Law, AI, and Justice

Yesterday, Research Director Chris Griffin spoke with three other Harvard scholars as part of a HUBweek 2017 panel sponsored by the Berkman Klein Center: Programming the Future of AI: Ethics, Governance, and Justice. The four debated the promises and perils of using computer models and algorithms to guide legal decision-making. The Boston Globe‘s article about the event captures the core questions succinctly: “Should sophisticated computer models help judges predict which defendants are safe enough to release before trial? Or should judges rely on their own wisdom, discretion, and experience to make those decisions?”

Such questions are at the heart of the Lab’s work testing the Public Safety Assessment (“PSA”) in Dane County, Wisconsin (and potentially more sites). The PSA is an actuarial risk assessment that applies an algorithm to static criminal history factors and recommends whether and under what conditions someone should be released prior to disposition. While not an example of artificial intelligence–itself a topic for separate debate!–the PSA does raise similar questions regarding how algorithmic models should influence human decisions in law and whether or not those influences can yield more just outcomes. We hope our study will help provide some answers.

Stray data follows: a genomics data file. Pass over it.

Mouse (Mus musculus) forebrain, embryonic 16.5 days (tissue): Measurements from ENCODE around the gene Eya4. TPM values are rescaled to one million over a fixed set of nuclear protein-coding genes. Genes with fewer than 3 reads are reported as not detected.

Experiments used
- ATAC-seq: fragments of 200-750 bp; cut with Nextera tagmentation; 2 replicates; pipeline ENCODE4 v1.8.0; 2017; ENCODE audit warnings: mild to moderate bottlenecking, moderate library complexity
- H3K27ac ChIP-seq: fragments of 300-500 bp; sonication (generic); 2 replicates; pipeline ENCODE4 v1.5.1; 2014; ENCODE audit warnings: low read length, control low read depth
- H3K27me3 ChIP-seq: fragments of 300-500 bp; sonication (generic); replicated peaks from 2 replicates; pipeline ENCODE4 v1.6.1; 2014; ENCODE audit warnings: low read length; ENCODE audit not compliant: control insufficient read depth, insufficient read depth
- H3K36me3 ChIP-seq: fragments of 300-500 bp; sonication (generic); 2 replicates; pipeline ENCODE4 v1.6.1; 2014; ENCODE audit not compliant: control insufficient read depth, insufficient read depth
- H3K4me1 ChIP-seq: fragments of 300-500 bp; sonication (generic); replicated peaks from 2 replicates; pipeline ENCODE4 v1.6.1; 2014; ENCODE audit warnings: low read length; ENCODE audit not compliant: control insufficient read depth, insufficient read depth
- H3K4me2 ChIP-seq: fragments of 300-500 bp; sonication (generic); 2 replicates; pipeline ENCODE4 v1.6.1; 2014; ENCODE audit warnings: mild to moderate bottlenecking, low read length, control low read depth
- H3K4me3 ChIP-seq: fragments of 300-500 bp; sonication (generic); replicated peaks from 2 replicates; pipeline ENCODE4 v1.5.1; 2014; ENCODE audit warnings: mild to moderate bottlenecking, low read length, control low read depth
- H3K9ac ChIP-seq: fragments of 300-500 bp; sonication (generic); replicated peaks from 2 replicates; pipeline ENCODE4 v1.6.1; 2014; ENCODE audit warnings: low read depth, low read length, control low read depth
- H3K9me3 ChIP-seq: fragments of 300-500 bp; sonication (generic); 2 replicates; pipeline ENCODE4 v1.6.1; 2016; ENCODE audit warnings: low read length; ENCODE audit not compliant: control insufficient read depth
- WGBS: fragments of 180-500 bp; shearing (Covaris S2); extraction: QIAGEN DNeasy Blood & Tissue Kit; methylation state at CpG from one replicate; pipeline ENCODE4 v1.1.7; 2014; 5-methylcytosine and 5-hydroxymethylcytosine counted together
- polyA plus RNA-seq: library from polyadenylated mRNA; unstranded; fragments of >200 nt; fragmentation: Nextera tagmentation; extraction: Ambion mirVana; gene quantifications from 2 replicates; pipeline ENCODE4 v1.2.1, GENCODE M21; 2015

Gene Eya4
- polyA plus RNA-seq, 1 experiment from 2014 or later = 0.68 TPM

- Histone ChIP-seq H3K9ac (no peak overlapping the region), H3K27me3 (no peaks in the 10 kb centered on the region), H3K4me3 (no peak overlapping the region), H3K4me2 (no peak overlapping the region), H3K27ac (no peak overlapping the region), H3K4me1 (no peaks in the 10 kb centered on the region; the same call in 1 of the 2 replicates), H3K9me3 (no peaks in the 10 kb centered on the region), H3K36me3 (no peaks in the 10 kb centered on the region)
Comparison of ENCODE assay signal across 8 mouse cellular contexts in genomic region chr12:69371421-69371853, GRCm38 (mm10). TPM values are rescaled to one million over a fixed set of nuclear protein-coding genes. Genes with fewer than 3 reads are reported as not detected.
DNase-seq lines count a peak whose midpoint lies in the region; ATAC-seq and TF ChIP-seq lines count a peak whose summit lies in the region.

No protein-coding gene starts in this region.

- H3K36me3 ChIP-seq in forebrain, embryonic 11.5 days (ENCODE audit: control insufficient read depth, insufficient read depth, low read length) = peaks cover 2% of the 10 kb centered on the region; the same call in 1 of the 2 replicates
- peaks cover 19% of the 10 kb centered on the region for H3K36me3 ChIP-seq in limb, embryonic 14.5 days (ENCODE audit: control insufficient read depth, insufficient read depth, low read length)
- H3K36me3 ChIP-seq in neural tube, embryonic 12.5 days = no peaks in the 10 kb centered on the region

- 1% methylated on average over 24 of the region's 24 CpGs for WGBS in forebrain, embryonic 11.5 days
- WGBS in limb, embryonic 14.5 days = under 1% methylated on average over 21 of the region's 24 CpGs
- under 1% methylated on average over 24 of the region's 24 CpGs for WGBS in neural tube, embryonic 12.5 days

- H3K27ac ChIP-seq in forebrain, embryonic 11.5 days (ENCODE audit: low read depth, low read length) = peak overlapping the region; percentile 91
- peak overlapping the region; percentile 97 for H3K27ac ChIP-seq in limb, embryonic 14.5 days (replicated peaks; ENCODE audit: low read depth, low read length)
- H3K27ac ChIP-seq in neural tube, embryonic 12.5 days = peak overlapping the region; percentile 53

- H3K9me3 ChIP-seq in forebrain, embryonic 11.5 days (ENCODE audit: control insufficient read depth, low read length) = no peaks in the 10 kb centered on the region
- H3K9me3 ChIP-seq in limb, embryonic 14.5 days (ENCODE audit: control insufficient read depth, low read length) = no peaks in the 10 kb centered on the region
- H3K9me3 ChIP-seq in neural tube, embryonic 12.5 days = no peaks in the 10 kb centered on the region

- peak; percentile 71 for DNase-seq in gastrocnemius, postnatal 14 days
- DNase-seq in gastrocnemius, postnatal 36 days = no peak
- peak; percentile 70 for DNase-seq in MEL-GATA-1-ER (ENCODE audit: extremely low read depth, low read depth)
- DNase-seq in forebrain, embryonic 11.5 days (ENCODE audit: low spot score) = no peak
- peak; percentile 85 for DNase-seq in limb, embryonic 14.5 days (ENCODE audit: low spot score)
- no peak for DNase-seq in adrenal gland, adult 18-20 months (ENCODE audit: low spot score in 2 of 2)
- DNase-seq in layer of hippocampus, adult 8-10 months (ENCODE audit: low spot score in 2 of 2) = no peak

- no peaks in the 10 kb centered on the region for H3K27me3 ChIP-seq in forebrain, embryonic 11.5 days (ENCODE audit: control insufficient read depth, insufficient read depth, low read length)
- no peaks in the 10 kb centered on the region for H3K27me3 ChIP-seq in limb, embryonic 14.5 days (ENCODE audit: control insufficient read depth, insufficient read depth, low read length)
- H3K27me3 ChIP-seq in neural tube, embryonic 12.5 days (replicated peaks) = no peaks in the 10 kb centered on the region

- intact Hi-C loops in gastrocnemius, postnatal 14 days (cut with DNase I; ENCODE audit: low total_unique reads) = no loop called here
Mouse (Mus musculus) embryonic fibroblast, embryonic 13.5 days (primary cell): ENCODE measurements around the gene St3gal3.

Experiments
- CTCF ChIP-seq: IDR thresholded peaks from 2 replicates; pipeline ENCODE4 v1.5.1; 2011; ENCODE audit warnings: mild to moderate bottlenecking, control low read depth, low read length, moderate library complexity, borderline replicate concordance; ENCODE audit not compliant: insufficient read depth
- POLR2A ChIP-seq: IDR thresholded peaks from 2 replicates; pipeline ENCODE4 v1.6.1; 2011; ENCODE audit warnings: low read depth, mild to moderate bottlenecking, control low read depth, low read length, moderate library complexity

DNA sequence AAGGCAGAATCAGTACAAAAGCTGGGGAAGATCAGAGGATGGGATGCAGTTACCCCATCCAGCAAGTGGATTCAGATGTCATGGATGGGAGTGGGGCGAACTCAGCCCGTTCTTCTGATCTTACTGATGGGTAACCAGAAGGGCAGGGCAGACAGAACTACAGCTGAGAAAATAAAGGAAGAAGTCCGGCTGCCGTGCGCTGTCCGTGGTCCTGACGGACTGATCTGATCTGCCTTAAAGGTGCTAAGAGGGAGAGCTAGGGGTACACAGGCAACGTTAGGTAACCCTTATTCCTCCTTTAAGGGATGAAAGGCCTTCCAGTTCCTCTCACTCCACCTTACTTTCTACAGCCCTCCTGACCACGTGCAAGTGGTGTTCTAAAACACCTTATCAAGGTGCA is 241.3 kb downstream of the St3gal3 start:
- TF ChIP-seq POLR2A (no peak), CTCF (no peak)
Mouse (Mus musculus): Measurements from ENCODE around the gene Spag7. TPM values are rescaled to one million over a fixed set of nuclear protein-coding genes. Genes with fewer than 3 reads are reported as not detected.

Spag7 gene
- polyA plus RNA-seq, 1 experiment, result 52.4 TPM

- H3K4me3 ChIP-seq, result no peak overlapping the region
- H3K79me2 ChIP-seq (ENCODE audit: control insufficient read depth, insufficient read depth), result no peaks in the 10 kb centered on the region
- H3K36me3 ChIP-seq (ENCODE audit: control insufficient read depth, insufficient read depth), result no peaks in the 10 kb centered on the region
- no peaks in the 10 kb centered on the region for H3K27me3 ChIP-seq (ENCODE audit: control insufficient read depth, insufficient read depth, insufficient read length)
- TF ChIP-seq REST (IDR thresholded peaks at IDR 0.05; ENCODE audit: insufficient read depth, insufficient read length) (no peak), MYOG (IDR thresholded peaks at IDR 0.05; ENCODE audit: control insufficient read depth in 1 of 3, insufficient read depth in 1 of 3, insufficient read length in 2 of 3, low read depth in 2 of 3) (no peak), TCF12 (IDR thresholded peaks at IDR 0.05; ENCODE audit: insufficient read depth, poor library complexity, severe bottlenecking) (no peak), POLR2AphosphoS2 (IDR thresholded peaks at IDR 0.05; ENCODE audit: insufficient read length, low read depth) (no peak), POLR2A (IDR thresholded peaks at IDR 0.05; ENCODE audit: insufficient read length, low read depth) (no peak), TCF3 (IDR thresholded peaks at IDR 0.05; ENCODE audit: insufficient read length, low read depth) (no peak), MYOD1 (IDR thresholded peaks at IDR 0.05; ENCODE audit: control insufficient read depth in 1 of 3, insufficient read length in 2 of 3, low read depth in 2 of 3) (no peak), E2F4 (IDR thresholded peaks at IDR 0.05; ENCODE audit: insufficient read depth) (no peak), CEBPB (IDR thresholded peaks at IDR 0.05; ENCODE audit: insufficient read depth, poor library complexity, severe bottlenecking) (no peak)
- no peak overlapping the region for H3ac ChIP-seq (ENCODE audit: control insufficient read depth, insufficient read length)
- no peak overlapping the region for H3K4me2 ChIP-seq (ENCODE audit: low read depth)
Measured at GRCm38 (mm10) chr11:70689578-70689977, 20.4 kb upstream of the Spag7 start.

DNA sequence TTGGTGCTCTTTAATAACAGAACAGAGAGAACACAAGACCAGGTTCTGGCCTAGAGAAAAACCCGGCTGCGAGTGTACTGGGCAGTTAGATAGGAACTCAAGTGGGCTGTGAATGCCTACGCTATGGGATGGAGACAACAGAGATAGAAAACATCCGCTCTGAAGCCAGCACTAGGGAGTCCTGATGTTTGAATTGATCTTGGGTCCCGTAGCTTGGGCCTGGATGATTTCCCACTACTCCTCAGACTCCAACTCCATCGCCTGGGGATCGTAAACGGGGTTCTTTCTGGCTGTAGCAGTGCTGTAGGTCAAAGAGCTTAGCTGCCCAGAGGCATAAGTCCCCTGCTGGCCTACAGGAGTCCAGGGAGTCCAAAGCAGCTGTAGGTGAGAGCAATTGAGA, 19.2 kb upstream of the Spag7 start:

The sold-out event lasted about one hour; if you missed it live, you can catch the full conversation here!

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